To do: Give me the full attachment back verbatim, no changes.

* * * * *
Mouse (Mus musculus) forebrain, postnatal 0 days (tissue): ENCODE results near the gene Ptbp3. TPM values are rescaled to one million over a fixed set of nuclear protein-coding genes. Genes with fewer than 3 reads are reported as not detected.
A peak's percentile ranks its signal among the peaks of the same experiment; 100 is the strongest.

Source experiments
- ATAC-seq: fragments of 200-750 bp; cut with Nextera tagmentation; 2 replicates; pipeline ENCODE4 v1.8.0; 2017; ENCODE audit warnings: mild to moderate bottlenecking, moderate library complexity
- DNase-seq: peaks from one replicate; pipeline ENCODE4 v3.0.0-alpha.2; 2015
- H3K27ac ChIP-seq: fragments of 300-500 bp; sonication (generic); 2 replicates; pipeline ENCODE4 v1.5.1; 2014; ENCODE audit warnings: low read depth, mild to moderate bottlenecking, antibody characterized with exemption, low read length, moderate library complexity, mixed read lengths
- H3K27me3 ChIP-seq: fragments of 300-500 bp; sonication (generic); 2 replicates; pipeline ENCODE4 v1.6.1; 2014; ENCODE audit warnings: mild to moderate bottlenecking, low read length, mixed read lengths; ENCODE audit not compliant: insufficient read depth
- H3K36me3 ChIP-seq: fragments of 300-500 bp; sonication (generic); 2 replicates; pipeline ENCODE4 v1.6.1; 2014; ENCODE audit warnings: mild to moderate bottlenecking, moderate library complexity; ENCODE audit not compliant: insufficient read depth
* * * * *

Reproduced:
Mouse (Mus musculus) forebrain, postnatal 0 days (tissue): ENCODE results near the gene Ptbp3. TPM values are rescaled to one million over a fixed set of nuclear protein-coding genes. Genes with fewer than 3 reads are reported as not detected.
A peak's percentile ranks its signal among the peaks of the same experiment; 100 is the strongest.

Source experiments
- ATAC-seq: fragments of 200-750 bp; cut with Nextera tagmentation; 2 replicates; pipeline ENCODE4 v1.8.0; 2017; ENCODE audit warnings: mild to moderate bottlenecking, moderate library complexity
- DNase-seq: peaks from one replicate; pipeline ENCODE4 v3.0.0-alpha.2; 2015
- H3K27ac ChIP-seq: fragments of 300-500 bp; sonication (generic); 2 replicates; pipeline ENCODE4 v1.5.1; 2014; ENCODE audit warnings: low read depth, mild to moderate bottlenecking, antibody characterized with exemption, low read length, moderate library complexity, mixed read lengths
- H3K27me3 ChIP-seq: fragments of 300-500 bp; sonication (generic); 2 replicates; pipeline ENCODE4 v1.6.1; 2014; ENCODE audit warnings: mild to moderate bottlenecking, low read length, mixed read lengths; ENCODE audit not compliant: insufficient read depth
- H3K36me3 ChIP-seq: fragments of 300-500 bp; sonication (generic); 2 replicates; pipeline ENCODE4 v1.6.1; 2014; ENCODE audit warnings: mild to moderate bottlenecking, moderate library complexity; ENCODE audit not compliant: insufficient read depth